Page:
Take the 2-minute tour ×
Physics Stack Exchange is a question and answer site for active researchers, academics and students of physics. It's 100% free.

I don't understand the following statement in Landau & Lifshitz, Classical Theory of Fields, p.5:

$ds$ and $ds'$ are infinitesimals of same order. [...] It follows that $ds^2$ and $ds'^2$ must be proportional to each other: $$ds^2 = a \, ds'^2.$$.

I don't get why the proportionality applies, and why does it apply to the squares of the infinitesimals.

share|improve this question
1  
It would be useful to provide the context. –  leongz Jan 4 '13 at 2:15

2 Answers 2

up vote 1 down vote accepted

First, Landau and Lifshitz stated that $ds$ and $ds'$ approach zero simultaneously, so that there is some hidden variable $x$ such that, \begin{equation} \lim_{x\to 0} ds(x) =0 \end{equation} and \begin{equation} \lim_{x\to 0} ds'(x) =0, \end{equation} assuming and $ds$ and $ds'$ are continuous functions of $x$.

Next, the two are infinitesimals of the same order since the two inertial frames $K$ and $K'$ are equivalent. The frame $K'$ (in which the interval $ds'$ is measured) moves relative to the frame $K$. Suppose $ds'$ is an infinitesimal of greater order than $ds$, i.e., according the the reference given in the above answer, \begin{equation} \lim_{x\to 0} \frac{ds'(x)}{[ds(x)]^n} = A,\quad A\neq 0,\quad n>1, \end{equation} where $A$ can depend only on the magnitude of the relative velocity, not its direction and certainly not the coordinates, for reasons related to homogeneity of space and time and isotropy of space. Since $K$ is also moving relative to $K'$ and the principle of relativity holds, by symmetry one ought to have \begin{equation} \lim_{x\to 0} \frac{ds(x)}{[ds'(x)]^n} = A,\quad A\neq 0,\quad n>1, \end{equation} which is absurd. Hence $ds$ and $ds'$ have to be infinitesimals of the same order.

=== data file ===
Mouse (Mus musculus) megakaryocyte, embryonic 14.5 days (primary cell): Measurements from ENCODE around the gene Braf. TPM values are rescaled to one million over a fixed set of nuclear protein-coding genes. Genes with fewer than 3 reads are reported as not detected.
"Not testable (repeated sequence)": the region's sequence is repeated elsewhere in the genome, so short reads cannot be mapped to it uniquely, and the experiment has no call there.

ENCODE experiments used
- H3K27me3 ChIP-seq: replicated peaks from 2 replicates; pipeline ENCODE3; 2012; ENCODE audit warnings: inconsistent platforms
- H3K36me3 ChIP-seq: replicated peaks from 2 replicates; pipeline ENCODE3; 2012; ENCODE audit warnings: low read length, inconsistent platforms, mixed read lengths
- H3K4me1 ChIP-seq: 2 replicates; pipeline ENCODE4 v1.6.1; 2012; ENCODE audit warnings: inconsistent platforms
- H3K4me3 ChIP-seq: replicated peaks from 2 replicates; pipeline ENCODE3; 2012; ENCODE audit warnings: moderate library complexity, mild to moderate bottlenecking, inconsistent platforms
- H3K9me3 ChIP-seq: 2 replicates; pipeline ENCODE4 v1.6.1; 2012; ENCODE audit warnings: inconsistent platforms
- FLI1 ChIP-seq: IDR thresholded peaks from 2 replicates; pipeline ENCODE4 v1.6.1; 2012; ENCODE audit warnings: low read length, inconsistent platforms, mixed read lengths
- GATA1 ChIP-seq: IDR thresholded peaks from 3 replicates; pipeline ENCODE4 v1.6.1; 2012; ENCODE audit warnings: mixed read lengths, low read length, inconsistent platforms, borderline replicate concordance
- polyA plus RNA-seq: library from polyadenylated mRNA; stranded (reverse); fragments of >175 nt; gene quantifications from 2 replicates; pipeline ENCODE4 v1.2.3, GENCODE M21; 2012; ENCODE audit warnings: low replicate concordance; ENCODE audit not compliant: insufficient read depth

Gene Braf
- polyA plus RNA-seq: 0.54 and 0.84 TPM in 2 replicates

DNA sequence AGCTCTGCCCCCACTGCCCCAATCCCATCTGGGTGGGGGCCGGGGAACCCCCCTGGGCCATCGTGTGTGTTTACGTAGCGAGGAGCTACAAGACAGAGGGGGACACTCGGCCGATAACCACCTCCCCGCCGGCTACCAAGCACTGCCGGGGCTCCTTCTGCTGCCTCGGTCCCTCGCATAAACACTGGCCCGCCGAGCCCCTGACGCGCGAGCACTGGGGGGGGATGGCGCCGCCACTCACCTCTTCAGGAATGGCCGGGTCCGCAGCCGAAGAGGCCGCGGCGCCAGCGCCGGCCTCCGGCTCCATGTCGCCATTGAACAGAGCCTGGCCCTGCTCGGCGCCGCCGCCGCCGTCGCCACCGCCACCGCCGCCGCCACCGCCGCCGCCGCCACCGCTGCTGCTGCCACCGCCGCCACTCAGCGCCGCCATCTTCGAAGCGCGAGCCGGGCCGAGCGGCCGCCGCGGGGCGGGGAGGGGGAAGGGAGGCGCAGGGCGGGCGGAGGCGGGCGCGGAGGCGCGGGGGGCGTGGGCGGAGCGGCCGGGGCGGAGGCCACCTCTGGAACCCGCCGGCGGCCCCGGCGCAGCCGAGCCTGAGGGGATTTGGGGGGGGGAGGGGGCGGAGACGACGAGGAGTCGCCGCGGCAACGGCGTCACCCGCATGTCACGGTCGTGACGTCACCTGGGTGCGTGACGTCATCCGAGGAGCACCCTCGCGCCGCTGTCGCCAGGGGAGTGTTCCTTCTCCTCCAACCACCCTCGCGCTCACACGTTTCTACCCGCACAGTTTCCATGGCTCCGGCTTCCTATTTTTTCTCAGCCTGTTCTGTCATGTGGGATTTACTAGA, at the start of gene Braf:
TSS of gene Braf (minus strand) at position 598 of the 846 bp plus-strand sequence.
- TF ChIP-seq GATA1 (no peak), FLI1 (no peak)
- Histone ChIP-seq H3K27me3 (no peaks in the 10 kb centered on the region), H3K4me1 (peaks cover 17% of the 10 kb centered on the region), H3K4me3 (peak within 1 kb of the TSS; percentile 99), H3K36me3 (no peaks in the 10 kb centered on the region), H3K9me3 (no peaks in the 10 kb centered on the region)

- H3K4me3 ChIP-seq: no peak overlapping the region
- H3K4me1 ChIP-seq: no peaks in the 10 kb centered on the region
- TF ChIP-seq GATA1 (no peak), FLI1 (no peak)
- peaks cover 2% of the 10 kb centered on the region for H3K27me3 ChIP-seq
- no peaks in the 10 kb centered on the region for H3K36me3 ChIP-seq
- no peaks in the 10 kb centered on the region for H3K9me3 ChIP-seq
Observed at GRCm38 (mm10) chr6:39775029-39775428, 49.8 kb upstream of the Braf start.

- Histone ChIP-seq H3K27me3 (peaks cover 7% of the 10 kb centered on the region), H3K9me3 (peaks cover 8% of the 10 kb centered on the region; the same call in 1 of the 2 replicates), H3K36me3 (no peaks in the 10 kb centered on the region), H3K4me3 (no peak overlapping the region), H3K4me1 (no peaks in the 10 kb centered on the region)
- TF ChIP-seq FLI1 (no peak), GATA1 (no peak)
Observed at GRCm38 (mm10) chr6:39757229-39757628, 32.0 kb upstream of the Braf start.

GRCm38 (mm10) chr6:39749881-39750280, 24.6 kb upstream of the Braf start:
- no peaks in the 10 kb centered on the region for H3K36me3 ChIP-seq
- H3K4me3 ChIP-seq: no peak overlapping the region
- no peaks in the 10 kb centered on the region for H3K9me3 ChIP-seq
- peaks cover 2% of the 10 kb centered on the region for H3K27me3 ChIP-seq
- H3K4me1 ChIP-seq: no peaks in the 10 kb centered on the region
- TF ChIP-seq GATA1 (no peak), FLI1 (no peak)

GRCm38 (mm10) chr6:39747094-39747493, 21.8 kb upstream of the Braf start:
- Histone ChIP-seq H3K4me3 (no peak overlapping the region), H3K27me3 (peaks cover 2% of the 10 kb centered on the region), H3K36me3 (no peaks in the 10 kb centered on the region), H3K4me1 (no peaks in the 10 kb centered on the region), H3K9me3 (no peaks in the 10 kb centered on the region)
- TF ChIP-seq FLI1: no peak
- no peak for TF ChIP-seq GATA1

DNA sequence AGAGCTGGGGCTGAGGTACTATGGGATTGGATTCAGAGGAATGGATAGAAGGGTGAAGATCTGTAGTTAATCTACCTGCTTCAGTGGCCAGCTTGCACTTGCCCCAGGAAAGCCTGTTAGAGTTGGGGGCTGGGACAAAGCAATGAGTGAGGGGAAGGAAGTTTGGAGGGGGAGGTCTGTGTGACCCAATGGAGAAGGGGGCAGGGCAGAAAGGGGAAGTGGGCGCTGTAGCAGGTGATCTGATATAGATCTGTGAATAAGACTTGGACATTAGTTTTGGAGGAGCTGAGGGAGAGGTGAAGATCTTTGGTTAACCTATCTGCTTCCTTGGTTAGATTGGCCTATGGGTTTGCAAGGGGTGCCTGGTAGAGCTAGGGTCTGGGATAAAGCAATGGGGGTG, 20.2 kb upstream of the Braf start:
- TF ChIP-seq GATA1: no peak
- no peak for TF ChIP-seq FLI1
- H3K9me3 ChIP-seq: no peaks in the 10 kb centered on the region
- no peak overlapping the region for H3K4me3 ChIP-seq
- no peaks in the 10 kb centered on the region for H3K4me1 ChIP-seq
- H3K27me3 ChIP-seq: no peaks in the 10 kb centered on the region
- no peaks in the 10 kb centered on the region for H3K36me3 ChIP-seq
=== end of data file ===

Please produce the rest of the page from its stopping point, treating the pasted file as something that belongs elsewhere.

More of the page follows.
share|improve this answer

If $\lim_{x\rightarrow 0}\frac{\alpha(x)}{\beta(x)}=A$ ($A$ is a number different from zero), then the functions $\alpha(x)$ and $\beta(x)$ are called infinitesimals of the same order [1].

The proportionality at $x\rightarrow 0$ should be obvious from this.

[1] http://www.math24.net/infinitesimals.html

share|improve this answer
    
I still don't understand why "$ds$ and $ds'$ are infinitesimals of the same order". –  becko Mar 2 '13 at 19:41

Your Answer

 
discard

By posting your answer, you agree to the privacy policy and terms of service.

Not the answer you're looking for? Browse other questions tagged or ask your own question.